The parade of on-screen versions of Jack Kerouac marches on, and I, for one, am all for it. In the excellent “Kill Your Darlings,” Jack Huston portrays the famously charismatic writer and gadabout, and he is in the talented company of Daniel Radcliffe as Allen Ginsberg, Ben Foster as the reptilian William S. Burroughs and Dane Dehaan as Lucian Carr, the would-be Beat poet who attained infamy rather than fame, for reasons described in this film.

Daniel Radcliffe in “Kill Your Darlings”

Daniel Radcliffe in “Kill Your
Darlings”

A strong beginning places the story in Ginsberg’s perspective, as a naïve bookish guy in New Jersey, the son of a successful poet and a mentally ill mother to whom Allen feels a smothering sense of duty. I could have watched two hours about the three of them, brought to life as they were by an unrecognizably good Jennifer Jason Leigh and David Cross, who gave my former favorite portrayal of Ginsberg in “I’m Not There.”

However, young Allen soon decamps for nearby New York City and Columbia University, where he quickly notices a beautiful and irreverent young man named Lucian Carr. The two enter a poetic haze of immature bliss that one can only really experience in college, and they romp about exactly like Sebastian Flyte and Charles Ryder in “Brideshead Revisited,” minus the teddy bear. Lucian pulls Allen into an intoxicating world of drugs, poetry and homosexuality, which is a glorious relief for Ginsberg.

However, there is one man who is not at all happy to meet Allen Ginsberg: the older David Kammerer, Lucian’s former lover and ongoing caretaker, who still writes his term papers for him while glaring jealously at anyone around him. Kammerer (Michael C. Hall) will do anything to keep Carr around, while Carr resentfully relies on him. Carr, Ginsberg and Burroughs want to launch a new poetic movement breaking free from stuffy tradition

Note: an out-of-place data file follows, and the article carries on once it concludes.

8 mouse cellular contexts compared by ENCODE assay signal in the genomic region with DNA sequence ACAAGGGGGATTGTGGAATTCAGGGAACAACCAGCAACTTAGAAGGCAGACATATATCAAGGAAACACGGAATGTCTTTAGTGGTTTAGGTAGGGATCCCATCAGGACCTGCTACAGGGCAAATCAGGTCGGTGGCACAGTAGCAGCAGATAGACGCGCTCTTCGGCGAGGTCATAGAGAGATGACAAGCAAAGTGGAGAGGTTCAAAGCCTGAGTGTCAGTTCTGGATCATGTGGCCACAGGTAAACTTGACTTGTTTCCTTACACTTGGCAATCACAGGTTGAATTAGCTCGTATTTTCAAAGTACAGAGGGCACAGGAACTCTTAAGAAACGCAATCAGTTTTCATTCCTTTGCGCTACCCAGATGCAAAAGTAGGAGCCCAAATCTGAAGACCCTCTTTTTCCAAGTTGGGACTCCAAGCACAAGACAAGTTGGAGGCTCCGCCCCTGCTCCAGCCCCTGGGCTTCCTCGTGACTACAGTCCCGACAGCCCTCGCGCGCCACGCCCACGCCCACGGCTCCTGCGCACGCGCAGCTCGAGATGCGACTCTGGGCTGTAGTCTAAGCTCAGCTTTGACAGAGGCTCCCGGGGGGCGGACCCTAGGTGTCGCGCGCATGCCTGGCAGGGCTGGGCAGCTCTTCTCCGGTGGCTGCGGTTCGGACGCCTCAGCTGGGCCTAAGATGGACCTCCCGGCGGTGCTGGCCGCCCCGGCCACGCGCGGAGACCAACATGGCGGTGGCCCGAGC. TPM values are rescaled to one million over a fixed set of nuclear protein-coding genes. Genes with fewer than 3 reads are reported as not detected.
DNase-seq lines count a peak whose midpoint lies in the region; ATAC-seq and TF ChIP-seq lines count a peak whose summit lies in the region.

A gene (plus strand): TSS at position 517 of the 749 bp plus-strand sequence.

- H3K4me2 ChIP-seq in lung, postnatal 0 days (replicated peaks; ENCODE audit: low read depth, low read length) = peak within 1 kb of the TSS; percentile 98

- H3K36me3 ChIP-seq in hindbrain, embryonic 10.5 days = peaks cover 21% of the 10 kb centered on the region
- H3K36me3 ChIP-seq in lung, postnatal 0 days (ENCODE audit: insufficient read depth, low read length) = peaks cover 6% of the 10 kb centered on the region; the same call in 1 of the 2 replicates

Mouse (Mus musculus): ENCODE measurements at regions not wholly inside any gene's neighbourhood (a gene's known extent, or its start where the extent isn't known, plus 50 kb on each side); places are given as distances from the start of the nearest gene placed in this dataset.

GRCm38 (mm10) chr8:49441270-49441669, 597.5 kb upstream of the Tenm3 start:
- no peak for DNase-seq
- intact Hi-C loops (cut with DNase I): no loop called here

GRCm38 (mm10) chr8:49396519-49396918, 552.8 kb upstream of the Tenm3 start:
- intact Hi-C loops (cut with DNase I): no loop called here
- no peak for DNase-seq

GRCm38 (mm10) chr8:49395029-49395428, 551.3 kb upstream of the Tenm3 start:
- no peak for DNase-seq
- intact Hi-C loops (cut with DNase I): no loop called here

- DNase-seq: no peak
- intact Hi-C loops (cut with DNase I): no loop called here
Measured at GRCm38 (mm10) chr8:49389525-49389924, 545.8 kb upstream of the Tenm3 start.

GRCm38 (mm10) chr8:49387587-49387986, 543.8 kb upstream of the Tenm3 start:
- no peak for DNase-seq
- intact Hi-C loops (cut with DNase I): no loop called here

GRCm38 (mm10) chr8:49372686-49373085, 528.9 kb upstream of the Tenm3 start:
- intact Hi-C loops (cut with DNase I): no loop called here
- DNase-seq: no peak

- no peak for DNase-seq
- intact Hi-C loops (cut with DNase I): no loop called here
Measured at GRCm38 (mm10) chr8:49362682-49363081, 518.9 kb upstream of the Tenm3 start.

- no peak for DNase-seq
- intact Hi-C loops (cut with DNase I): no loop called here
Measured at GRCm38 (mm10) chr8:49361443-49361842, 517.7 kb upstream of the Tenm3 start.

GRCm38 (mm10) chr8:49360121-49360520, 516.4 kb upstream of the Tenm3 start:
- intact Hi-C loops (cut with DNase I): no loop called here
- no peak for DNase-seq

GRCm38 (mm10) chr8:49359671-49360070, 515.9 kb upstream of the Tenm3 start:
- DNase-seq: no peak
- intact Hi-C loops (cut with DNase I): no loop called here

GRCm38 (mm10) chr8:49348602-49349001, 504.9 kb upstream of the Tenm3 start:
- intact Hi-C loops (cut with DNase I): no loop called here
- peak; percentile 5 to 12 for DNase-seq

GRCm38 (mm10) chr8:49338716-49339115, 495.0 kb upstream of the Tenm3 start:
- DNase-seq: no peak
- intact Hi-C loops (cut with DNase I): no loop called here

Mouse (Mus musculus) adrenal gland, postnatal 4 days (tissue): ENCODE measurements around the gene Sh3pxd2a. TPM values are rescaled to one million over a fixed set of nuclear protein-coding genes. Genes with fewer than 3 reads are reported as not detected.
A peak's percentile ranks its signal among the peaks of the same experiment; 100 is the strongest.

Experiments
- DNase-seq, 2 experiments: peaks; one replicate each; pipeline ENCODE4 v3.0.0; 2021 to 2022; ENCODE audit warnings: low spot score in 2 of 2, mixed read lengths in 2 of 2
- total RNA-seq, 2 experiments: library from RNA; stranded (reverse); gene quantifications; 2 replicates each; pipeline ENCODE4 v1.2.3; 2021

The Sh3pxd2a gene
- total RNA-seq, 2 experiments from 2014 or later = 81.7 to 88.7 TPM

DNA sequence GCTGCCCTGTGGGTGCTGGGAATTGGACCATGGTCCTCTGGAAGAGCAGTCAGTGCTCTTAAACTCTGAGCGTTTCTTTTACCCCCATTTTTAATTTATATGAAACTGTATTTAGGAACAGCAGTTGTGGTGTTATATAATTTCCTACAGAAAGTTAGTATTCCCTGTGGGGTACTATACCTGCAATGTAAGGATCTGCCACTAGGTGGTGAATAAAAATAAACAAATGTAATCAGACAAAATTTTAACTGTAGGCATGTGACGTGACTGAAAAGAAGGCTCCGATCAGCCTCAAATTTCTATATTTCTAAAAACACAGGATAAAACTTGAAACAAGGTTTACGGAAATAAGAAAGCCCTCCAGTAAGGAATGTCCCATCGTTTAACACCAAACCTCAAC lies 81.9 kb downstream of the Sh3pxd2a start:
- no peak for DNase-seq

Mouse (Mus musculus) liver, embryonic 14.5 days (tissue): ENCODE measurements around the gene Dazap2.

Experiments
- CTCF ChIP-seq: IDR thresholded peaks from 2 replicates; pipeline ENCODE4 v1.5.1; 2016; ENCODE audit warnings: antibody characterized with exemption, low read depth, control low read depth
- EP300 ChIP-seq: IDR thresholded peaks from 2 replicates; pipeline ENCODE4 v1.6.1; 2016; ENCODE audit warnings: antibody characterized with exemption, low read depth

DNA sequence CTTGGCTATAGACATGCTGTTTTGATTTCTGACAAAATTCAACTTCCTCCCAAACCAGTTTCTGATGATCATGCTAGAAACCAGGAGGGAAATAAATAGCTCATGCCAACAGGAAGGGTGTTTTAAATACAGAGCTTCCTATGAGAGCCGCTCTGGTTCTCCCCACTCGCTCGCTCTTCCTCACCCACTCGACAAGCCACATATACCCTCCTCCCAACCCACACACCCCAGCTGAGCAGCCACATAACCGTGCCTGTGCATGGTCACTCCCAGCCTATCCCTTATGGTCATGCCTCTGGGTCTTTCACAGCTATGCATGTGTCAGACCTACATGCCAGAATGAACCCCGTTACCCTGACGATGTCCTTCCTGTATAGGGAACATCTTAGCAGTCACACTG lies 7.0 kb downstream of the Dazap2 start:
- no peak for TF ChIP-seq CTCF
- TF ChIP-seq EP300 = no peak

Soon a new flavor of the month pops up, and his irresistibility is well-documented. While Ginsberg possessed many fine talents and qualities, his “sexiness” is rarely mentioned, whereas Kerouac did pretty well for himself. He quickly eclipses Allen and David, and while Allen is stuck in the dorms writing term papers, Carr and Kerouac hatch a plan to join the Merchant Marines and make their way to Paris. David Kammerer does not take this plan lying down.

Since it’s shown in the first minutes of the film, I can tell you that when he tries to stop Lucian Carr from leaving him, Carr murders his former lover. Both Kerouac and Burroughs get drawn in and arrested, while Carr begs wide-eyed innocent Allen to help him write his deposition, much as he wrote his papers and poetry for him.

“Kill Your Darlings” was a memorable and moving story that also happened to be true, and a completely engrossing look at an event in the early lives of some extremely major writers. Ben Foster was terrific as Burroughs, and you completely forget Harry Potter when you see Radcliffe as Ginsberg, particularly when he loses his virginity, a rather graphic love scene that may freak some viewers out. And newcomer Dehaan was as irresistible to the viewer as he was to those around him in the film; his disturbed manipulative character was truly a breakout performance.